Tuesday, January 10, 2012

Thanks for asking, but I don't feel like talking about my yoga practice with you right now

I never ever thought I'd get to this point, where I don't want to discuss yoga with people (specifically non-yoga practitioners. To my yogi friends: you guys don't apply to this category).

From the amount of yoga videos and yoga articles that I compulsively post on Facebook, most of my friends whom I haven't seen for a long time get the hint that I am slightly obsessed about yoga. When I first started yoga, I couldn't stop talking about it, whether people wanted to hear about yoga or not. Like a zealous religious fanatic, I would shove complementary yoga passes into people's hands and try to get them to come to a yoga class with me. Over time, I learned that most people have strong mental resistance against trying something new. Some people didn't enjoy physical education in high school and concluded that all physical activities suck, period. Others seemed to think that I would be so inconsiderate that I would take them to an advanced yoga class when they are not that active in their day-to-day lives (or maybe they think all yoga movements are too advanced for them). So I stopped mentioning yoga in social situations. However, whenever I meet up with friends, especially the ones who are on Facebook but whom I haven't seen for awhile, they would always casually ask me about my yoga progress. I get questions like "How's it going with you? Are you still doing yoga? (It's only been 2 years) Wow, you must be a yoga master by now"; "So which new poses are you learning lately?";  "Are you going to become a yoga teacher soon? That's not a bad profession, eh? Probably make a good side income."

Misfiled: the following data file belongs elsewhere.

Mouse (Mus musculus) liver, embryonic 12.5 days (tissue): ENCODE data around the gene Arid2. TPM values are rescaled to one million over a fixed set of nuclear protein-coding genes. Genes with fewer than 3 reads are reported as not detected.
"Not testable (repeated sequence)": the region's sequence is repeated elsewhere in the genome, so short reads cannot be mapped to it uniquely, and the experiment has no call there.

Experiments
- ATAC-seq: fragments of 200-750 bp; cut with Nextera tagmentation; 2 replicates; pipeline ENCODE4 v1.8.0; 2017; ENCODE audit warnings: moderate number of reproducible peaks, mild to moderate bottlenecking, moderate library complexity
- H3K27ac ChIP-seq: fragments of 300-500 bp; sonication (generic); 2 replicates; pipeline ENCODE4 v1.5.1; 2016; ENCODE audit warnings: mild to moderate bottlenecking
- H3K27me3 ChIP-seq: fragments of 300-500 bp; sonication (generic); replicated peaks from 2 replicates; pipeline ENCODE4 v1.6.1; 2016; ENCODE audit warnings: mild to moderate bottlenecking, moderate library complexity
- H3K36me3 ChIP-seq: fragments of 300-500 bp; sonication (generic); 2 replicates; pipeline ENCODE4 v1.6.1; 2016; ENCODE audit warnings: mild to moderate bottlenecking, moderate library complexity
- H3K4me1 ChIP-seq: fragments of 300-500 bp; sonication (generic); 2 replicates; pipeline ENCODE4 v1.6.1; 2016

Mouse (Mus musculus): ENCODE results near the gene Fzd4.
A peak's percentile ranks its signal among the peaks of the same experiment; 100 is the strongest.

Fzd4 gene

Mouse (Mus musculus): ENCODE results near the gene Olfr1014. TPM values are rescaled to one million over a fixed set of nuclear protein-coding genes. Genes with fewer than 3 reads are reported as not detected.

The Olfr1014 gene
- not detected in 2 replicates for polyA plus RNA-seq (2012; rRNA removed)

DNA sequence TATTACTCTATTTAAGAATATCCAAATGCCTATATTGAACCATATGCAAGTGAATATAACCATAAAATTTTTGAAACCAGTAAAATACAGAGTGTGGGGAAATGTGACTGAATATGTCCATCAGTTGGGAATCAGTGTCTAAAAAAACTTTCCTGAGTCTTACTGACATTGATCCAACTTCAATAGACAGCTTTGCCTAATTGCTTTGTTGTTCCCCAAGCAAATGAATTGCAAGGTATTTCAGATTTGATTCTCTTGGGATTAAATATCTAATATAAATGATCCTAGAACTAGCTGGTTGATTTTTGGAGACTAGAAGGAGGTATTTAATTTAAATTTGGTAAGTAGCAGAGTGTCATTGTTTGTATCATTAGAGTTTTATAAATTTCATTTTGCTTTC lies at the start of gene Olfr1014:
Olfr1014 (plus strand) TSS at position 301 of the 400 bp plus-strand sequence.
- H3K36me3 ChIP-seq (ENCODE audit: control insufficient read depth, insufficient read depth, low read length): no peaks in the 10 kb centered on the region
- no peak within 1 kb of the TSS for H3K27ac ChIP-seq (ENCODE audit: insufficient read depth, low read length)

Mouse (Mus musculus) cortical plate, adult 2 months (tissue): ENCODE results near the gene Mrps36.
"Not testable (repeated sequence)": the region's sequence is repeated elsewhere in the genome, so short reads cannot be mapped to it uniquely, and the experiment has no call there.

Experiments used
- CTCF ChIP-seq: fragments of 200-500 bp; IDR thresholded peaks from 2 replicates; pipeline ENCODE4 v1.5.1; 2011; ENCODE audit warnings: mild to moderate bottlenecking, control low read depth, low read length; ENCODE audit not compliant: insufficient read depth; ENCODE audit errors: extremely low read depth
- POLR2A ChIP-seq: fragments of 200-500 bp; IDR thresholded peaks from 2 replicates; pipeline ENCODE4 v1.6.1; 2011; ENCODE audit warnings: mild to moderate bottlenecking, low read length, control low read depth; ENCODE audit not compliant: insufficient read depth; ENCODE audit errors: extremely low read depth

For awhile I got so tongue-tied that I couldn't even answer them. I blame too many years of grad school for worsening my social skills (which were not so good to begin with). As a total nerd I'm pretty clueless about what people want to hear, since they obviously don't care for yoga. I do admit also I got a little offended by the implications of these questions (which I can't blame them because they honestly don't know much about yoga besides what mainstream media portrays it to be, but it still affected my ability to think straight), so I usually just answered, "Yep, still do it sometimes", and left it at that. I would get a somewhat stunned look and an awkward pause, before people clumsily find another topic to talk about. There's a good chance I have offended them for shutting down an innocently casual conversation-starter like that.

Upon some serious pondering (the only thing that a nerd like me knows to do), I believe that people want me to casually talk about my yoga progress, with a sense of humor, and maybe some gossip, as if I were reporting about my progress in, say, salsa dancing or figure skating: "Oh it's going great! I fell on my butt soooooo many times but I just mastered pirouetting on one foot last week!" "I'm so much more flexible now that before I started yoga. I used to not be able to touch my toes, and now I can almost do a split!" "OMG, there's this one yoga teacher who is super hot! Men who practice yoga have such nice bodies! I go to his class all the time, and he's the only teacher who can get me into a handstand! You should come try his class with me sometime! He has the most sexy voice ever and you'll feel so relaxed in this class!" "My butt is so much perkier now after all the yoga I've been doing. It's super awesome. The yoga inversions help reverse the aging effects that gravity has on a woman's skin and boobs! I feel younger than ever before!"